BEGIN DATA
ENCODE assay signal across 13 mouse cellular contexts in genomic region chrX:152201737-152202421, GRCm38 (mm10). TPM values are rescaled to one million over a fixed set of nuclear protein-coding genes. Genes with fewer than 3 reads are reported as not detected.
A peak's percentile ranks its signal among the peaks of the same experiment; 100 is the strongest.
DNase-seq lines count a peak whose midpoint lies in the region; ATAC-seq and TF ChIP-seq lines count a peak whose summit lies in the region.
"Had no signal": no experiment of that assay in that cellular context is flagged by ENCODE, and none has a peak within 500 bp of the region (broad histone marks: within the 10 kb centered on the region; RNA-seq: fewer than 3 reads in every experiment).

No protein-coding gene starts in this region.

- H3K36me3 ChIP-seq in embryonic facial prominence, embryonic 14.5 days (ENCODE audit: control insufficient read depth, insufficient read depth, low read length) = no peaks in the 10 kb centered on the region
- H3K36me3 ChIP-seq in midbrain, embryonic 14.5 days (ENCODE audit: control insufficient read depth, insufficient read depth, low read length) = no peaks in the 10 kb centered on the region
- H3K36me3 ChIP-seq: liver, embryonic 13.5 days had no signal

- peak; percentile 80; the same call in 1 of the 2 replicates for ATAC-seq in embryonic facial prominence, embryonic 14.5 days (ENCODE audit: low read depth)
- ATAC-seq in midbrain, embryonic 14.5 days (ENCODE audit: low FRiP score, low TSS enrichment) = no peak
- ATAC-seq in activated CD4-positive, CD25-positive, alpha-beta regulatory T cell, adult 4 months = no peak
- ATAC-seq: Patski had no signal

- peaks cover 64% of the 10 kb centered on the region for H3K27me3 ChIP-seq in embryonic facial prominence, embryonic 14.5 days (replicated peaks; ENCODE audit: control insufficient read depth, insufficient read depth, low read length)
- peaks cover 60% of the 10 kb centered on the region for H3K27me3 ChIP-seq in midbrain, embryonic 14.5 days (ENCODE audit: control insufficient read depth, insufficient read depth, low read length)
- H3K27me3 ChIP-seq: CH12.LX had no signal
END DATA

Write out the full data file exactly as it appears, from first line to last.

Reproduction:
ENCODE assay signal across 13 mouse cellular contexts in genomic region chrX:152201737-152202421, GRCm38 (mm10). TPM values are rescaled to one million over a fixed set of nuclear protein-coding genes. Genes with fewer than 3 reads are reported as not detected.
A peak's percentile ranks its signal among the peaks of the same experiment; 100 is the strongest.
DNase-seq lines count a peak whose midpoint lies in the region; ATAC-seq and TF ChIP-seq lines count a peak whose summit lies in the region.
"Had no signal": no experiment of that assay in that cellular context is flagged by ENCODE, and none has a peak within 500 bp of the region (broad histone marks: within the 10 kb centered on the region; RNA-seq: fewer than 3 reads in every experiment).

No protein-coding gene starts in this region.

- H3K36me3 ChIP-seq in embryonic facial prominence, embryonic 14.5 days (ENCODE audit: control insufficient read depth, insufficient read depth, low read length) = no peaks in the 10 kb centered on the region
- H3K36me3 ChIP-seq in midbrain, embryonic 14.5 days (ENCODE audit: control insufficient read depth, insufficient read depth, low read length) = no peaks in the 10 kb centered on the region
- H3K36me3 ChIP-seq: liver, embryonic 13.5 days had no signal

- peak; percentile 80; the same call in 1 of the 2 replicates for ATAC-seq in embryonic facial prominence, embryonic 14.5 days (ENCODE audit: low read depth)
- ATAC-seq in midbrain, embryonic 14.5 days (ENCODE audit: low FRiP score, low TSS enrichment) = no peak
- ATAC-seq in activated CD4-positive, CD25-positive, alpha-beta regulatory T cell, adult 4 months = no peak
- ATAC-seq: Patski had no signal

- peaks cover 64% of the 10 kb centered on the region for H3K27me3 ChIP-seq in embryonic facial prominence, embryonic 14.5 days (replicated peaks; ENCODE audit: control insufficient read depth, insufficient read depth, low read length)
- peaks cover 60% of the 10 kb centered on the region for H3K27me3 ChIP-seq in midbrain, embryonic 14.5 days (ENCODE audit: control insufficient read depth, insufficient read depth, low read length)
- H3K27me3 ChIP-seq: CH12.LX had no signal